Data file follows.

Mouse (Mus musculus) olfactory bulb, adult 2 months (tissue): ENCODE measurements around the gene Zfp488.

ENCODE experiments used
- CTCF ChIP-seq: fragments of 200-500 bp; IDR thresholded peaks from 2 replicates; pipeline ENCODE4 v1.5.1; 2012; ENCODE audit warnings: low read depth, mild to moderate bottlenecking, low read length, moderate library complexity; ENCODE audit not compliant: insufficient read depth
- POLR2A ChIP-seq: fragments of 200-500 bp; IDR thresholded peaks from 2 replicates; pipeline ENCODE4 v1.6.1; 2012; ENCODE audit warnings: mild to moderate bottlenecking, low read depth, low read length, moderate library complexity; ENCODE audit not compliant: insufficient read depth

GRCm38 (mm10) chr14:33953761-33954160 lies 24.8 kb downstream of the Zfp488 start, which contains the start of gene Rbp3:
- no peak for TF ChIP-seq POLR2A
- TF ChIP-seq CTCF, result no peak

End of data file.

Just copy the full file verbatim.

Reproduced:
Mouse (Mus musculus) olfactory bulb, adult 2 months (tissue): ENCODE measurements around the gene Zfp488.

ENCODE experiments used
- CTCF ChIP-seq: fragments of 200-500 bp; IDR thresholded peaks from 2 replicates; pipeline ENCODE4 v1.5.1; 2012; ENCODE audit warnings: low read depth, mild to moderate bottlenecking, low read length, moderate library complexity; ENCODE audit not compliant: insufficient read depth
- POLR2A ChIP-seq: fragments of 200-500 bp; IDR thresholded peaks from 2 replicates; pipeline ENCODE4 v1.6.1; 2012; ENCODE audit warnings: mild to moderate bottlenecking, low read depth, low read length, moderate library complexity; ENCODE audit not compliant: insufficient read depth

GRCm38 (mm10) chr14:33953761-33954160 lies 24.8 kb downstream of the Zfp488 start, which contains the start of gene Rbp3:
- no peak for TF ChIP-seq POLR2A
- TF ChIP-seq CTCF, result no peak